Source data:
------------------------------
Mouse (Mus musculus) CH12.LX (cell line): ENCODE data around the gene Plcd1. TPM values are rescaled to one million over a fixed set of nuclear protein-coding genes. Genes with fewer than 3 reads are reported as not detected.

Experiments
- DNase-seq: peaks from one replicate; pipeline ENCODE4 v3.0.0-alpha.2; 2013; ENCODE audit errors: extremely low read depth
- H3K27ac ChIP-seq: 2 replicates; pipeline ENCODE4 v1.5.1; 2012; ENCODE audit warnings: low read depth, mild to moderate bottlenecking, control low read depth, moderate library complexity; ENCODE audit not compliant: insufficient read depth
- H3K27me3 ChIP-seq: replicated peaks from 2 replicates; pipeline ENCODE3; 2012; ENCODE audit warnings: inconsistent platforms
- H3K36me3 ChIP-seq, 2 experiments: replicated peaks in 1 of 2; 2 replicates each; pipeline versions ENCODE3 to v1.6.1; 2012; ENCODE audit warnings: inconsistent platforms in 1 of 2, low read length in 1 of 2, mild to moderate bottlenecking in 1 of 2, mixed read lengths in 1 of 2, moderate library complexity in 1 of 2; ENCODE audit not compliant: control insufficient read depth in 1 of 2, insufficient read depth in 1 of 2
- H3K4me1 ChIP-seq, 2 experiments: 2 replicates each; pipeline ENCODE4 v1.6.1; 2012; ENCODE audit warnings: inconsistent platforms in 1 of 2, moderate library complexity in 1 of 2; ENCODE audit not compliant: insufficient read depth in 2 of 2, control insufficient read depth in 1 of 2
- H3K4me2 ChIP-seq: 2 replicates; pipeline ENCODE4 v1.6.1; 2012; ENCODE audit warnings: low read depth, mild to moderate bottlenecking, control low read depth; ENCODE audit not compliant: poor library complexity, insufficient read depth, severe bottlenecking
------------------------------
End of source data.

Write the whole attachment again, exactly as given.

Mouse (Mus musculus) CH12.LX (cell line): ENCODE data around the gene Plcd1. TPM values are rescaled to one million over a fixed set of nuclear protein-coding genes. Genes with fewer than 3 reads are reported as not detected.

Experiments
- DNase-seq: peaks from one replicate; pipeline ENCODE4 v3.0.0-alpha.2; 2013; ENCODE audit errors: extremely low read depth
- H3K27ac ChIP-seq: 2 replicates; pipeline ENCODE4 v1.5.1; 2012; ENCODE audit warnings: low read depth, mild to moderate bottlenecking, control low read depth, moderate library complexity; ENCODE audit not compliant: insufficient read depth
- H3K27me3 ChIP-seq: replicated peaks from 2 replicates; pipeline ENCODE3; 2012; ENCODE audit warnings: inconsistent platforms
- H3K36me3 ChIP-seq, 2 experiments: replicated peaks in 1 of 2; 2 replicates each; pipeline versions ENCODE3 to v1.6.1; 2012; ENCODE audit warnings: inconsistent platforms in 1 of 2, low read length in 1 of 2, mild to moderate bottlenecking in 1 of 2, mixed read lengths in 1 of 2, moderate library complexity in 1 of 2; ENCODE audit not compliant: control insufficient read depth in 1 of 2, insufficient read depth in 1 of 2
- H3K4me1 ChIP-seq, 2 experiments: 2 replicates each; pipeline ENCODE4 v1.6.1; 2012; ENCODE audit warnings: inconsistent platforms in 1 of 2, moderate library complexity in 1 of 2; ENCODE audit not compliant: insufficient read depth in 2 of 2, control insufficient read depth in 1 of 2
- H3K4me2 ChIP-seq: 2 replicates; pipeline ENCODE4 v1.6.1; 2012; ENCODE audit warnings: low read depth, mild to moderate bottlenecking, control low read depth; ENCODE audit not compliant: poor library complexity, insufficient read depth, severe bottlenecking